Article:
Amit Varma brings up a topic dear to my heart: the imminent extinction of the rock snob. I used to be a rock snob, but not anymore. I realized could live in the warmth of my bootlegs of Beatles' bootlegs for only so long.
The basic premise of the New Republic article (that Amit has linked to) is this: Internet and the iPod are killing the rock snob.
The writer must have written this in jest. Isn't it the ultimate elitism to complain that commoners now have access to great music? As soon as an obscure piece of music is exposed to the masses, it loses its special powers. Remember when the Beatles' Anthology was released? Oh, how I cried that night (quick, rock snobs! Where's that lyric from? Hint: This band's drummer's first name was Keith, last name Moon. Ugh.)
But can a mere MP3 player make rock snobs - those impressive founts of rock knowledge - obsolete? Not so fast, Mr. Crowley. It still takes a rock snob to fill up an MP3 player or iTunes with that rare outtake, that forgotten live recording or that acoustic version sung with wrong words. Most middle-of-the-road listeners do not really care for them. At least not till it appears on a Volkswagen or Apple commercial. (Grrr.. those fucktards!)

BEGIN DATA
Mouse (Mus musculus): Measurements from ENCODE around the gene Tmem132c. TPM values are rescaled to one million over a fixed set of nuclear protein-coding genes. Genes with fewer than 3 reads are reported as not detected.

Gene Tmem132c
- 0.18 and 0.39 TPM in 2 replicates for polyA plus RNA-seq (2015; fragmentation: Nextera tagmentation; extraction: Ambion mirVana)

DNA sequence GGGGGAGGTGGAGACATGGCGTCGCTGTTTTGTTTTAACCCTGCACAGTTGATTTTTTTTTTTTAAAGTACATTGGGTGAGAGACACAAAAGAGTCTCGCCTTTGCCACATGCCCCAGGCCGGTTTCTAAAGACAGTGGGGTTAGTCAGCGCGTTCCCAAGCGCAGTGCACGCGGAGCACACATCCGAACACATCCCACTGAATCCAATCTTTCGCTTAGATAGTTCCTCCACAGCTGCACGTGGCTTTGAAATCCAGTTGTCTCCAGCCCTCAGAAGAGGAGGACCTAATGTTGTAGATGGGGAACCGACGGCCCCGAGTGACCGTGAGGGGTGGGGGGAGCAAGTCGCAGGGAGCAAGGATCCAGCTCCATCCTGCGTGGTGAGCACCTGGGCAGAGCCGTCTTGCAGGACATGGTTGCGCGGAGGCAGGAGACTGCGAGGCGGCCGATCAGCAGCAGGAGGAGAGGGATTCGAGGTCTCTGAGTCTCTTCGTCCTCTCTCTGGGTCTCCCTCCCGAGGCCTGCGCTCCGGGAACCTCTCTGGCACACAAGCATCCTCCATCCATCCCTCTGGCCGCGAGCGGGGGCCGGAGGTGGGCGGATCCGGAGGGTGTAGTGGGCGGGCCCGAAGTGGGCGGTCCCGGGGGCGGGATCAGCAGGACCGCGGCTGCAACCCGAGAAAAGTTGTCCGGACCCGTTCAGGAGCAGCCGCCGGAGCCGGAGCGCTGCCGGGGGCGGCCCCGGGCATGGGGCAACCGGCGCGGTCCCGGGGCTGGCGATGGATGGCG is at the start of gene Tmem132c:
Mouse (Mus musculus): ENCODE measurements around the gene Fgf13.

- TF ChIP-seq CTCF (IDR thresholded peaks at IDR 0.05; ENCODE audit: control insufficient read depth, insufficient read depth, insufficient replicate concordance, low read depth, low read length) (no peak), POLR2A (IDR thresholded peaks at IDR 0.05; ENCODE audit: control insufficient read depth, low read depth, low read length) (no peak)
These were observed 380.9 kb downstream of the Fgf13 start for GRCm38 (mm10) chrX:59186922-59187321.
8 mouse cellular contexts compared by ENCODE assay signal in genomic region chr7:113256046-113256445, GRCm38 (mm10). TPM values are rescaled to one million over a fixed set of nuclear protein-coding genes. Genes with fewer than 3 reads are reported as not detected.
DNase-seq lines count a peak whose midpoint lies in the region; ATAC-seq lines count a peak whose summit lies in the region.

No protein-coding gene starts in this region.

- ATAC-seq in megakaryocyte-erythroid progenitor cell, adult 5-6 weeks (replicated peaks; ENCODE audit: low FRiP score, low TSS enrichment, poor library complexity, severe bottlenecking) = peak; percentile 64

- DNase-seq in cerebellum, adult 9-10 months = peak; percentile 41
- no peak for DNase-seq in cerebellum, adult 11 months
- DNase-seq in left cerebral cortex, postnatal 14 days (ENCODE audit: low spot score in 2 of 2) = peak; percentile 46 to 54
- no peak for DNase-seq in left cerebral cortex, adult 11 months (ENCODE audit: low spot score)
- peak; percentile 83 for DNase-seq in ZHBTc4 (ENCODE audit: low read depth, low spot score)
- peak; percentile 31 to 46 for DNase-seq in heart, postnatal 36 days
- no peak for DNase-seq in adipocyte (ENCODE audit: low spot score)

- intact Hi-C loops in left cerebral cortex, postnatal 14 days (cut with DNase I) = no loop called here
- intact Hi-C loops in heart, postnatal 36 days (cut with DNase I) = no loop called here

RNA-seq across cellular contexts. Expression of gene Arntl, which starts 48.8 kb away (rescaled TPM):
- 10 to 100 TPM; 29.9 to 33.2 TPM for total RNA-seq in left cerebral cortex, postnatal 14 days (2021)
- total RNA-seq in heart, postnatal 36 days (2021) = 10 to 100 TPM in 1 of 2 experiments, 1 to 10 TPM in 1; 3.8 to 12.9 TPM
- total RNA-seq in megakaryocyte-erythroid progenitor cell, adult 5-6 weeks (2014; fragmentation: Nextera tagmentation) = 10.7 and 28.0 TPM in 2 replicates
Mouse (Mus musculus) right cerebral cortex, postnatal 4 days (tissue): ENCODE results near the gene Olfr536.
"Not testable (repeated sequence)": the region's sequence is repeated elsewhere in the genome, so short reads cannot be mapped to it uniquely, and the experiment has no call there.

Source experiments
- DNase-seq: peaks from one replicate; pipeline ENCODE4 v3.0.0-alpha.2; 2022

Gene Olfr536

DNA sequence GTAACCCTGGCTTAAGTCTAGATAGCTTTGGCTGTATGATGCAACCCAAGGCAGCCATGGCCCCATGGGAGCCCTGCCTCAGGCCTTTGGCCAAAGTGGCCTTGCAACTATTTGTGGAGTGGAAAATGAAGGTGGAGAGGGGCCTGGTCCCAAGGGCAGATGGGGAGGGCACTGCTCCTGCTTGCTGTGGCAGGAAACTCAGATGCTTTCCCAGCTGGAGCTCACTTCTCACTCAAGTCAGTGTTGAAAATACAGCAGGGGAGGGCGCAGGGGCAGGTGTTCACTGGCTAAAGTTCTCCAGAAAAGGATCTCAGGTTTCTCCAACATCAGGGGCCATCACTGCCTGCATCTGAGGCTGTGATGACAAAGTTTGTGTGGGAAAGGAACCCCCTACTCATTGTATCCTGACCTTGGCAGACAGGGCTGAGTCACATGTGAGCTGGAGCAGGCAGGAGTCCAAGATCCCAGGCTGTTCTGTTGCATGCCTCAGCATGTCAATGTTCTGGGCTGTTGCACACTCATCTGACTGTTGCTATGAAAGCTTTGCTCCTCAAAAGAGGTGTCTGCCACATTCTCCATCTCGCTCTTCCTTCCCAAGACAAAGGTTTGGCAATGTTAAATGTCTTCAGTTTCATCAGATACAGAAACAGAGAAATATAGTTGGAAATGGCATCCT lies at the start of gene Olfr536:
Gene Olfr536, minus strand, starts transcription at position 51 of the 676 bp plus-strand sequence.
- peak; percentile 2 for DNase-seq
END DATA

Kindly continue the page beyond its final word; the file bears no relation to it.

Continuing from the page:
Michael Crowley complains of being able to summon any rare track online, but if it is already available online, how much of a rarity can it be? As the sheer quantity of recorded music grows older and bigger, there is a stronger case for the obsessive-compulsive collectors who can spot that gem.
Short story long, rock snobs don't die, they are just re-released in a new format.These Secretive Guardians of Musical Eclectica who once scrounged vinyl stores were scrounging Napster in '99 (ah, that all-too-brief summer) and they are now scrounging blogs, flash memory sticks and hard drives.
Sidenote: Any rock snobs in Bombay who can tell me if the vinyl sellers in Fort (near the Bata store) are still around? (To be honest, their catalog was hardly rare stuff, but still, it was on vinyl.)